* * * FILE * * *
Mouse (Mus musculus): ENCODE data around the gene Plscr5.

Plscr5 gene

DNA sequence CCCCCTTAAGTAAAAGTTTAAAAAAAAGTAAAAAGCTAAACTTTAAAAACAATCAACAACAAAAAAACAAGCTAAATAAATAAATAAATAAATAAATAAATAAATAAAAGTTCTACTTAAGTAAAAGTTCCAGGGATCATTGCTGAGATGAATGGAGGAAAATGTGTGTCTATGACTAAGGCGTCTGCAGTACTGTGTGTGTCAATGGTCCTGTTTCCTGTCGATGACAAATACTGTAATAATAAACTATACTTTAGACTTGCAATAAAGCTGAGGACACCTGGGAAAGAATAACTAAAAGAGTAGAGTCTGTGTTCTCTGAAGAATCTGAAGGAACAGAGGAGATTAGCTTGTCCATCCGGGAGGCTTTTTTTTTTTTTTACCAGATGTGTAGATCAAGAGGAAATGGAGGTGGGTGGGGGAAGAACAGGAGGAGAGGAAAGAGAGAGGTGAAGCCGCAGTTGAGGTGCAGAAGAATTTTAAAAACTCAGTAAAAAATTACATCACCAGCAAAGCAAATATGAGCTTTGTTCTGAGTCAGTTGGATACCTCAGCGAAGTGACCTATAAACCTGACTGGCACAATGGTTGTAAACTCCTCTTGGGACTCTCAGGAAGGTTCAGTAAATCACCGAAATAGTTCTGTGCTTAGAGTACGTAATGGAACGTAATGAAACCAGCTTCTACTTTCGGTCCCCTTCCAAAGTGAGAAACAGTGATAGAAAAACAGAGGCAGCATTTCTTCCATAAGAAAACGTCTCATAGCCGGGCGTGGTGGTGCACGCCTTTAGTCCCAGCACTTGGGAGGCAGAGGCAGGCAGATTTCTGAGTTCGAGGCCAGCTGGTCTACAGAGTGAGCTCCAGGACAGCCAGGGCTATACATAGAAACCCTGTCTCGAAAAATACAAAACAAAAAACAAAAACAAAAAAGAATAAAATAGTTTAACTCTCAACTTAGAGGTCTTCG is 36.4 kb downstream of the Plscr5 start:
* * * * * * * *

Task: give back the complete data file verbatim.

Mouse (Mus musculus): ENCODE data around the gene Plscr5.

Plscr5 gene

DNA sequence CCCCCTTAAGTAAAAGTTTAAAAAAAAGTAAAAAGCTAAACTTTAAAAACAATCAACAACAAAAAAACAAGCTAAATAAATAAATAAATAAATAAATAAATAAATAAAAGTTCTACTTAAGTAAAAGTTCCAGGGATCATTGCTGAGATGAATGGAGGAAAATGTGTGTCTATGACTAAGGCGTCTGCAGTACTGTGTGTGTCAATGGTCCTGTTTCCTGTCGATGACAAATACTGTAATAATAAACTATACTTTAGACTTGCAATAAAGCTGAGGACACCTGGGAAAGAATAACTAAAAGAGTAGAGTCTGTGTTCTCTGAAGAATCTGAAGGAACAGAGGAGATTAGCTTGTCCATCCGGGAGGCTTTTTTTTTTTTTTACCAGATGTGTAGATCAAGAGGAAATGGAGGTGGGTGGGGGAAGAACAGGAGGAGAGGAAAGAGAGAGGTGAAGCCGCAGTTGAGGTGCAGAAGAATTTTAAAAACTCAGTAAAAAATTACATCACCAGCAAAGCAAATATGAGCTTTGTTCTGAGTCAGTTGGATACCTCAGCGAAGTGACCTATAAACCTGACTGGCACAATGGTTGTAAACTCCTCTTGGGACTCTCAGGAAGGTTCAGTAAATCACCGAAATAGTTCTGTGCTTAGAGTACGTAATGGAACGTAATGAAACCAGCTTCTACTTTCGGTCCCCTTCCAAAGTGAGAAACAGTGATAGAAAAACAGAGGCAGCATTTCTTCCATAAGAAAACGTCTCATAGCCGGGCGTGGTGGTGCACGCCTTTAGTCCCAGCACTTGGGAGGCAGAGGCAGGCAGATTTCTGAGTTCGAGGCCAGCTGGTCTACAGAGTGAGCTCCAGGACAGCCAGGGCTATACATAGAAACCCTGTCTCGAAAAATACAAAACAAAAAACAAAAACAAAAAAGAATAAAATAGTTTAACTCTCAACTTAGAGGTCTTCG is 36.4 kb downstream of the Plscr5 start: